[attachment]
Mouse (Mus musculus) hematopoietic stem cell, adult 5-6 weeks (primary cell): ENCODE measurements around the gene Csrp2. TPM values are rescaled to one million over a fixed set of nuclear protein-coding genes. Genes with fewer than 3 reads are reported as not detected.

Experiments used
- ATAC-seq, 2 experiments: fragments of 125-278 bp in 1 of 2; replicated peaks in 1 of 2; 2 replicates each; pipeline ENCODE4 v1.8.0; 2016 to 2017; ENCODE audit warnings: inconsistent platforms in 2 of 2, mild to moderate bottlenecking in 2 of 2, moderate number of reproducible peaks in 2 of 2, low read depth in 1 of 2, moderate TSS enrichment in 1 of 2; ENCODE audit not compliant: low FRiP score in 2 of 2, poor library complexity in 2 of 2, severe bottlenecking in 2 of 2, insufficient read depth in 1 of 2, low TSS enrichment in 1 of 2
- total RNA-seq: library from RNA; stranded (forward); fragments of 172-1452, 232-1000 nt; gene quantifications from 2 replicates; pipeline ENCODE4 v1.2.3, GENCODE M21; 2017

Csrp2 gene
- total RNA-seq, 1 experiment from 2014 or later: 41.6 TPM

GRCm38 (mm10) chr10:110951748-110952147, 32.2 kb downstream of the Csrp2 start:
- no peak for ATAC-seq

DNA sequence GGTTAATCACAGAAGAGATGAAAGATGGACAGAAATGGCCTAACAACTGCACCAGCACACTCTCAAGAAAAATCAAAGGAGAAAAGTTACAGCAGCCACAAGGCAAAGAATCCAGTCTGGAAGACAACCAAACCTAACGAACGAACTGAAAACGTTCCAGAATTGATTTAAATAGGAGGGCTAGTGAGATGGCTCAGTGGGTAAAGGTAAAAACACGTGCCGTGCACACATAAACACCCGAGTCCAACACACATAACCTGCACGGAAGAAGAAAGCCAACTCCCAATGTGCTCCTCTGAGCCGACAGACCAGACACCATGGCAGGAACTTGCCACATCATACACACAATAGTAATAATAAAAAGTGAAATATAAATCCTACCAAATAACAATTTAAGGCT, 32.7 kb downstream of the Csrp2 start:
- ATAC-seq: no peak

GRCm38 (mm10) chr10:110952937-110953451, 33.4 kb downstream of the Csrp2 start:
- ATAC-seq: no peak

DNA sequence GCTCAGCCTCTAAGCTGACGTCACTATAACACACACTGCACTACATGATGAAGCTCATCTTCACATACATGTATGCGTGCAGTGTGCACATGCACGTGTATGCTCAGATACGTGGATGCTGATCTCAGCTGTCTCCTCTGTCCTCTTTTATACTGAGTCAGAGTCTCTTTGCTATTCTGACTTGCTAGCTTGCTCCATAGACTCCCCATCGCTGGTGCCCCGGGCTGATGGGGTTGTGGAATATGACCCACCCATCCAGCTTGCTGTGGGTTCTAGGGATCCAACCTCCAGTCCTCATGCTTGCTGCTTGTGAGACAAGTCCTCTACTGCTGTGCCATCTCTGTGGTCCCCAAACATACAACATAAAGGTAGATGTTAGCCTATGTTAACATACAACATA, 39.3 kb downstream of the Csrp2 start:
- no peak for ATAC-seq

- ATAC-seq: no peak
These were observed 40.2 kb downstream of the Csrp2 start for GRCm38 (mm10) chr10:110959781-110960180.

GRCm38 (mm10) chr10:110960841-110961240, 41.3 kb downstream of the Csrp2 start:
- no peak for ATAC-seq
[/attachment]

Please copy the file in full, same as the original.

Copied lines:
Mouse (Mus musculus) hematopoietic stem cell, adult 5-6 weeks (primary cell): ENCODE measurements around the gene Csrp2. TPM values are rescaled to one million over a fixed set of nuclear protein-coding genes. Genes with fewer than 3 reads are reported as not detected.

Experiments used
- ATAC-seq, 2 experiments: fragments of 125-278 bp in 1 of 2; replicated peaks in 1 of 2; 2 replicates each; pipeline ENCODE4 v1.8.0; 2016 to 2017; ENCODE audit warnings: inconsistent platforms in 2 of 2, mild to moderate bottlenecking in 2 of 2, moderate number of reproducible peaks in 2 of 2, low read depth in 1 of 2, moderate TSS enrichment in 1 of 2; ENCODE audit not compliant: low FRiP score in 2 of 2, poor library complexity in 2 of 2, severe bottlenecking in 2 of 2, insufficient read depth in 1 of 2, low TSS enrichment in 1 of 2
- total RNA-seq: library from RNA; stranded (forward); fragments of 172-1452, 232-1000 nt; gene quantifications from 2 replicates; pipeline ENCODE4 v1.2.3, GENCODE M21; 2017

Csrp2 gene
- total RNA-seq, 1 experiment from 2014 or later: 41.6 TPM

GRCm38 (mm10) chr10:110951748-110952147, 32.2 kb downstream of the Csrp2 start:
- no peak for ATAC-seq

DNA sequence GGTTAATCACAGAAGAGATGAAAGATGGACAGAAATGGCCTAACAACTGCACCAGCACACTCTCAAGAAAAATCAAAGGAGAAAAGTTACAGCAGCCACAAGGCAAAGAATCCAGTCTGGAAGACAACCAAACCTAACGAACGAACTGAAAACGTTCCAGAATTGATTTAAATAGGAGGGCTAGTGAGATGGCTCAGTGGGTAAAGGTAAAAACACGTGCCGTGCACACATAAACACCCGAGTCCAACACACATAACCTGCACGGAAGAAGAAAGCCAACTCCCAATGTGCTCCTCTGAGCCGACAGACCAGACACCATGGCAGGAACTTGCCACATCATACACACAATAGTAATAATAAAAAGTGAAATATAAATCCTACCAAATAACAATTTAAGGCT, 32.7 kb downstream of the Csrp2 start:
- ATAC-seq: no peak

GRCm38 (mm10) chr10:110952937-110953451, 33.4 kb downstream of the Csrp2 start:
- ATAC-seq: no peak

DNA sequence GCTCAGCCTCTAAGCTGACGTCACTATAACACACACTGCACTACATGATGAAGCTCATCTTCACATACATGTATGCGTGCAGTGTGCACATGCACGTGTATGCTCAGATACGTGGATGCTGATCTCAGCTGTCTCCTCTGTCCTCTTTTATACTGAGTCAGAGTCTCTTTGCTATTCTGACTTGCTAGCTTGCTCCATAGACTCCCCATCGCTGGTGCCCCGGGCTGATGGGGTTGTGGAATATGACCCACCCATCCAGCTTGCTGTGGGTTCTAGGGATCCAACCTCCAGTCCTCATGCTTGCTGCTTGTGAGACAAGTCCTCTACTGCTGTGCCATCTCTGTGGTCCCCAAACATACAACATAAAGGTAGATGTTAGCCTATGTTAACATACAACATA, 39.3 kb downstream of the Csrp2 start:
- no peak for ATAC-seq

- ATAC-seq: no peak
These were observed 40.2 kb downstream of the Csrp2 start for GRCm38 (mm10) chr10:110959781-110960180.

GRCm38 (mm10) chr10:110960841-110961240, 41.3 kb downstream of the Csrp2 start:
- no peak for ATAC-seq